Ugo announces that he has to leave on a business trip for a few days, leaving Giuliana to look after her son but with a housekeeper to keep her company. Her state of mind is upset further when her son appears to lose the use of his legs but it turns out to be a false alarm.


Desperate for company, Giuliana seeks out Zeller and visits him at his apartment but it is clear that her mental state is very fragile. Zeller seems unconcerned that she is exhibiting strange behaviour and is possibly hallucinating and instead makes an advance toward her even though she doesn't want to. The two eventually make love and afterwards Zeller drives her to an empty property in the town that Giuliana intends to turn into a shop where she rambles about the awful nature of reality.


She returns to the dock intending to board the ship there with the intention of possibly escaping from her troubles and talks to a sailor there who doesn't understand what she is saying, the gist of which is her sense of isolation.


The film ends as Giuliana and her son wander through the foggy, bleak industrial landscape as smokestacks belch out toxic yellow smoke, prompting her son to ask her if birds will die if they fly through it, to which she replies that birds know better than to fly through it.

If you're expecting the neatly tied up endings of the earlier films then you will be disappointed, instead Antonioni opts for a curiously disjointed and unsettling narrative that explores the relationship between the inner and outer worlds, against a backdrop that, on the face of it, would offer nothing in the way of dramatic colour to alleviate the desaturated monotonal gloom of much of the film, to the extent that it could have been shot in black and white.


However, out of this drab palette he manages to extracts moments of vividly intense colour, such as in the scenes set in the shack with its' red painted clapboard walls, or when she tells her son a bedtime story depicted as a flashback about a young woman, perhaps herself, frolicking in the sea in some tropical paradise, as if to suggest that it is during these episodes that Giuliana is temporarily relieved of her mental stress and colour has literally entered her life again, though it is only momentary.


When Zeller and Giuliana visit the radio observatory she asks one of the workers what they are building and he replies that it is to see into deepest interstellar space, something that reinforces the notion that everyone around Giuliana is preoccupied with quantifiable reality, like space or the factory or the container ships or material comforts - or sex, in the case of Max - to the exclusion of the interior world and any sense of self-awareness or conscience.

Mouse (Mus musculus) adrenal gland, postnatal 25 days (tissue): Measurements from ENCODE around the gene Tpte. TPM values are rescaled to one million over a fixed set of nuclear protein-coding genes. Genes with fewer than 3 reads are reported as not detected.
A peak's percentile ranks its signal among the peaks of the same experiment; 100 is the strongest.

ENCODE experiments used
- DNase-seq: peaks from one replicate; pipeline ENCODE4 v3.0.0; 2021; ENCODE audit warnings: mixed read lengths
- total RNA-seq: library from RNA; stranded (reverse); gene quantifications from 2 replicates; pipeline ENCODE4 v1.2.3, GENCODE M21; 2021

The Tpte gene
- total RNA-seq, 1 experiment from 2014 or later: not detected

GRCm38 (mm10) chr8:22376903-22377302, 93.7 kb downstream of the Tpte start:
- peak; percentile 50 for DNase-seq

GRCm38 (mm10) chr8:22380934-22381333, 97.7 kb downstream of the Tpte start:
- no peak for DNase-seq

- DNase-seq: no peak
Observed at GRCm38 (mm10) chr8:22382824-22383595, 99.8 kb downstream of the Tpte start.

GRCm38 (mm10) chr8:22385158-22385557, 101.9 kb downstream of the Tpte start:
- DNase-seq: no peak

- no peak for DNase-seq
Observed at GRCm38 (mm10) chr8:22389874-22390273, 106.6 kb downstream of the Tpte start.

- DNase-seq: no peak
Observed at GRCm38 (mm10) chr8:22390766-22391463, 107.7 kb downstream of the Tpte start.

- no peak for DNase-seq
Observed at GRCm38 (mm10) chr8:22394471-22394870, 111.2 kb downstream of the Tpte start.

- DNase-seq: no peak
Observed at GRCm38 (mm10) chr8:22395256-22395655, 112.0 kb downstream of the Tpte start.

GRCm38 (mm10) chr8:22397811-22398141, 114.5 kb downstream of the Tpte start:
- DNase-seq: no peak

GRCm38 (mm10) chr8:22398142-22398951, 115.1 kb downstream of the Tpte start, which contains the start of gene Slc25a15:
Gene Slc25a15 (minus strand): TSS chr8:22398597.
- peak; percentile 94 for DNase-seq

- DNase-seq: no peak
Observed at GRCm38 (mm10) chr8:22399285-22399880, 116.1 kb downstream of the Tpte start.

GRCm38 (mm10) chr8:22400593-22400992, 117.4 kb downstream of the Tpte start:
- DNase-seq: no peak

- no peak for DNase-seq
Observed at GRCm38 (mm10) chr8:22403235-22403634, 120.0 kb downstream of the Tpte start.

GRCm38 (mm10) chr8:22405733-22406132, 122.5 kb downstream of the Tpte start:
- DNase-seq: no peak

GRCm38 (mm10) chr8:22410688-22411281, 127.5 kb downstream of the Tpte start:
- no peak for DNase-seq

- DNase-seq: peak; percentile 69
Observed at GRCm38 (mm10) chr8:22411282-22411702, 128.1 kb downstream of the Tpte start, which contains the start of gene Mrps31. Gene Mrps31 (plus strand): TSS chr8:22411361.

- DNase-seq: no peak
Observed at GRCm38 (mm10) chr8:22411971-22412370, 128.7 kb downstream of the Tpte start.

Perhaps Antonioni is hinting at a malaise of the modern world and "progress" as a possible cause of the kind of mental illness and alienation that Giuliana is suffering from, which today would be termed a bi-polar disorder.


There are many similarities to other films that have touched on similar themes of mental illness, most notably Hitchcock's adaptation of Winston Graham's "Marnie", released in the same year and also set around docklands and shipbuilding, and Roman Polanski's "Repulsion". In the case of "Marnie" there is the suggestion that she is cured of her psychosis by a sort of sexual healing administered by the psychiatrist who falls in love with her, whereas here the outcome is possibly more realistic and would suggest that Giuilana in her vulnerable state has been taken advantage of by Zeller.


In all three films the focus seems to be on women suffering from mental breakdowns with the intervention of men as either saviours or abusers and without any real exploration of the causes, though as pointed out in an earlier review of "Repulsion", we are left with a clue at the end, and in the case of "The Red Desert" the conclusion is open-ended, leaving the viewer to try and make sense of what went before.


Monica Vitti delivers an unsettling bravura performance quite different to her roles in the preceding films that makes "The Red Desert" seem to stand apart from what could otherwise be considered a thematically linked quartet of films.



"The Red Desert", Dir Michelangelo Antonioni, 1964

Criterion Channel